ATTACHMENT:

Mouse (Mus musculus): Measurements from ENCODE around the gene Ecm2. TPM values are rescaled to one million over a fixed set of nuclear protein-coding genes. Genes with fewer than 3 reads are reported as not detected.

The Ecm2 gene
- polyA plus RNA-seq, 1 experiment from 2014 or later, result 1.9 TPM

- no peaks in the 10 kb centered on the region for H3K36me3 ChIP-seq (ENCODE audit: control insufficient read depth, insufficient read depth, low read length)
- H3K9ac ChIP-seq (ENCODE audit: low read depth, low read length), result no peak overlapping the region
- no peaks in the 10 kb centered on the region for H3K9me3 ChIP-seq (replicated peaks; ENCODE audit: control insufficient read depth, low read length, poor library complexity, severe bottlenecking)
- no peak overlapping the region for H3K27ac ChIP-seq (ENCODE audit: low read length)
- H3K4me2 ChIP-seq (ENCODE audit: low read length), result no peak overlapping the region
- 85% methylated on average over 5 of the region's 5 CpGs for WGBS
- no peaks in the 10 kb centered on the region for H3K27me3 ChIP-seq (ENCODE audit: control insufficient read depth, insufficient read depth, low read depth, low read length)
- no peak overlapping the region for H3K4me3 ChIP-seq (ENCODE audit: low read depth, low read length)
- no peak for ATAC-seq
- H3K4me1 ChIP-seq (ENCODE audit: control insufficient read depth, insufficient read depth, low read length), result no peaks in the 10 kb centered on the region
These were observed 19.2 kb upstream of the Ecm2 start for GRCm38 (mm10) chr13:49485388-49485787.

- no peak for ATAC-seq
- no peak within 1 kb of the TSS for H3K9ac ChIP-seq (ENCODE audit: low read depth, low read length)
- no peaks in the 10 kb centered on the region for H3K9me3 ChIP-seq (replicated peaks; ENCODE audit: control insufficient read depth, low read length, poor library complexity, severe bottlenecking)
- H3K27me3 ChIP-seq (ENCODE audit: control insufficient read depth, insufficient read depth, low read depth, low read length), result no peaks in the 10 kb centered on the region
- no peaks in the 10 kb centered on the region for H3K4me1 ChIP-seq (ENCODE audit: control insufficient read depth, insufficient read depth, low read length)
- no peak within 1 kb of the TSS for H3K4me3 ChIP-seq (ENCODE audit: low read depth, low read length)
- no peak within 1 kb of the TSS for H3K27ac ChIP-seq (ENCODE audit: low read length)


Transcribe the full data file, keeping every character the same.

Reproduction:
Mouse (Mus musculus): Measurements from ENCODE around the gene Ecm2. TPM values are rescaled to one million over a fixed set of nuclear protein-coding genes. Genes with fewer than 3 reads are reported as not detected.

The Ecm2 gene
- polyA plus RNA-seq, 1 experiment from 2014 or later, result 1.9 TPM

- no peaks in the 10 kb centered on the region for H3K36me3 ChIP-seq (ENCODE audit: control insufficient read depth, insufficient read depth, low read length)
- H3K9ac ChIP-seq (ENCODE audit: low read depth, low read length), result no peak overlapping the region
- no peaks in the 10 kb centered on the region for H3K9me3 ChIP-seq (replicated peaks; ENCODE audit: control insufficient read depth, low read length, poor library complexity, severe bottlenecking)
- no peak overlapping the region for H3K27ac ChIP-seq (ENCODE audit: low read length)
- H3K4me2 ChIP-seq (ENCODE audit: low read length), result no peak overlapping the region
- 85% methylated on average over 5 of the region's 5 CpGs for WGBS
- no peaks in the 10 kb centered on the region for H3K27me3 ChIP-seq (ENCODE audit: control insufficient read depth, insufficient read depth, low read depth, low read length)
- no peak overlapping the region for H3K4me3 ChIP-seq (ENCODE audit: low read depth, low read length)
- no peak for ATAC-seq
- H3K4me1 ChIP-seq (ENCODE audit: control insufficient read depth, insufficient read depth, low read length), result no peaks in the 10 kb centered on the region
These were observed 19.2 kb upstream of the Ecm2 start for GRCm38 (mm10) chr13:49485388-49485787.

- no peak for ATAC-seq
- no peak within 1 kb of the TSS for H3K9ac ChIP-seq (ENCODE audit: low read depth, low read length)
- no peaks in the 10 kb centered on the region for H3K9me3 ChIP-seq (replicated peaks; ENCODE audit: control insufficient read depth, low read length, poor library complexity, severe bottlenecking)
- H3K27me3 ChIP-seq (ENCODE audit: control insufficient read depth, insufficient read depth, low read depth, low read length), result no peaks in the 10 kb centered on the region
- no peaks in the 10 kb centered on the region for H3K4me1 ChIP-seq (ENCODE audit: control insufficient read depth, insufficient read depth, low read length)
- no peak within 1 kb of the TSS for H3K4me3 ChIP-seq (ENCODE audit: low read depth, low read length)
- no peak within 1 kb of the TSS for H3K27ac ChIP-seq (ENCODE audit: low read length)